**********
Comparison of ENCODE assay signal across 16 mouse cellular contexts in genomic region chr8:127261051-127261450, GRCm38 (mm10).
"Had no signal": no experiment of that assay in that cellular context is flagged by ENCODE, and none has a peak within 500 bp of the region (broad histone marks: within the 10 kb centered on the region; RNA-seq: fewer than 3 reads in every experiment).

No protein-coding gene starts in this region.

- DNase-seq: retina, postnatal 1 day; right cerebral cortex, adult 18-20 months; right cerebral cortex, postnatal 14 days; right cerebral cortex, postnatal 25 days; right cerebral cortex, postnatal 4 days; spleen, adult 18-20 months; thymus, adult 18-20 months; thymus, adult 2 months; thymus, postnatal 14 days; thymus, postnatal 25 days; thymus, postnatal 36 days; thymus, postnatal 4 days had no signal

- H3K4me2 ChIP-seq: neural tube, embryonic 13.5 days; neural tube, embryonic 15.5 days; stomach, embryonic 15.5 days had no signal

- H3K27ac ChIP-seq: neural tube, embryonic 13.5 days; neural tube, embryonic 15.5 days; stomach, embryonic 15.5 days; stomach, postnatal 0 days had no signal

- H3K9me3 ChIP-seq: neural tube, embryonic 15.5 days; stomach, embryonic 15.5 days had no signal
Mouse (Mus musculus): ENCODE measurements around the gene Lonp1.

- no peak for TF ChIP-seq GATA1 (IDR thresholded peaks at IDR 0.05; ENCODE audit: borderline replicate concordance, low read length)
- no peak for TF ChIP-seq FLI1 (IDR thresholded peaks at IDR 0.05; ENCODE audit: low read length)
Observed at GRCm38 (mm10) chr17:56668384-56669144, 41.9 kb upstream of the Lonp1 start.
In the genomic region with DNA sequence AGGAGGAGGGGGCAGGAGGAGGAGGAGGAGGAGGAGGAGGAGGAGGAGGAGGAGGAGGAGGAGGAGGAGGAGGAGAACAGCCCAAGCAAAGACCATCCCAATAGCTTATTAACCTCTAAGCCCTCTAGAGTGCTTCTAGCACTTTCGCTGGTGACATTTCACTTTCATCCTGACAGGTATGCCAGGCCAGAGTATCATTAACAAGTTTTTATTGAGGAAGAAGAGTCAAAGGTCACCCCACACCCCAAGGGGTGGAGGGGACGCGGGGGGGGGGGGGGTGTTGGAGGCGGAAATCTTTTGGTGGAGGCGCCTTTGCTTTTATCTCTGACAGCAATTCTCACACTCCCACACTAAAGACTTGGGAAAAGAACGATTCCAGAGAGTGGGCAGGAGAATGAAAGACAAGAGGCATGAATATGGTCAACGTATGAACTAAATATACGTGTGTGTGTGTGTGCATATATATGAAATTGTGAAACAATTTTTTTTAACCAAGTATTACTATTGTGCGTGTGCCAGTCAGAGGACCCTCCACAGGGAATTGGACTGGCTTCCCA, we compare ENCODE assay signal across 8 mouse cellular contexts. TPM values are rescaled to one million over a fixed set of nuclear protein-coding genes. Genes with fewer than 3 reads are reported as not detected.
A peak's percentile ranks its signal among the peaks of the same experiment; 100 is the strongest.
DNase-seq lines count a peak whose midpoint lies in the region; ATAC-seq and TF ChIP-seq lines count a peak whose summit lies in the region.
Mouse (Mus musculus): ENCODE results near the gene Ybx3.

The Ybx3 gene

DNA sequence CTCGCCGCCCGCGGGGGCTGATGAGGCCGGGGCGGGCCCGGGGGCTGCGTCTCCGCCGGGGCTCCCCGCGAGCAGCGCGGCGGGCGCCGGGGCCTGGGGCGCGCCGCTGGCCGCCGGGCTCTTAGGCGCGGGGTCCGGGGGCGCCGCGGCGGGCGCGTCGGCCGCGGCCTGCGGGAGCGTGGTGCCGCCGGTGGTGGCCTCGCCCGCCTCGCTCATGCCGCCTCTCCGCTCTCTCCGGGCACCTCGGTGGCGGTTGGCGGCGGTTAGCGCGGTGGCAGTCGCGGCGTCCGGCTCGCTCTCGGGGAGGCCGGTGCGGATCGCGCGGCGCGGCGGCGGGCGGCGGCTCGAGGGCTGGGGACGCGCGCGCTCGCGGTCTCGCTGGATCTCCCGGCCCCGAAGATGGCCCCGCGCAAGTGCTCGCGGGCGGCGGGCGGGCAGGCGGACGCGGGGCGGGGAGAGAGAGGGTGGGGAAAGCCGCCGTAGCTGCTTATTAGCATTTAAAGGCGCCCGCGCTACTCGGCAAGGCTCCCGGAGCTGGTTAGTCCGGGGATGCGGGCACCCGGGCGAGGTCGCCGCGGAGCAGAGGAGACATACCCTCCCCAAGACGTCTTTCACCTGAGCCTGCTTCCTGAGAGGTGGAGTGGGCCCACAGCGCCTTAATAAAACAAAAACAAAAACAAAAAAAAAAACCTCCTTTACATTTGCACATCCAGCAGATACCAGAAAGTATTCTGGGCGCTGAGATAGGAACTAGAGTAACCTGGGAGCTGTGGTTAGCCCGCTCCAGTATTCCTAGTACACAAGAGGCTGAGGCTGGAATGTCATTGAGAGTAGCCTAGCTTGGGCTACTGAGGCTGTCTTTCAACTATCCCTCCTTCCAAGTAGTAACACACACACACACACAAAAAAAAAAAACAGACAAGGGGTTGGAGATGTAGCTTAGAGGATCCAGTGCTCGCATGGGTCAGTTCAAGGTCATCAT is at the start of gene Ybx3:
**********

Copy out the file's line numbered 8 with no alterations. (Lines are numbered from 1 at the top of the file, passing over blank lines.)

Mouse (Mus musculus): ENCODE measurements around the gene Lonp1.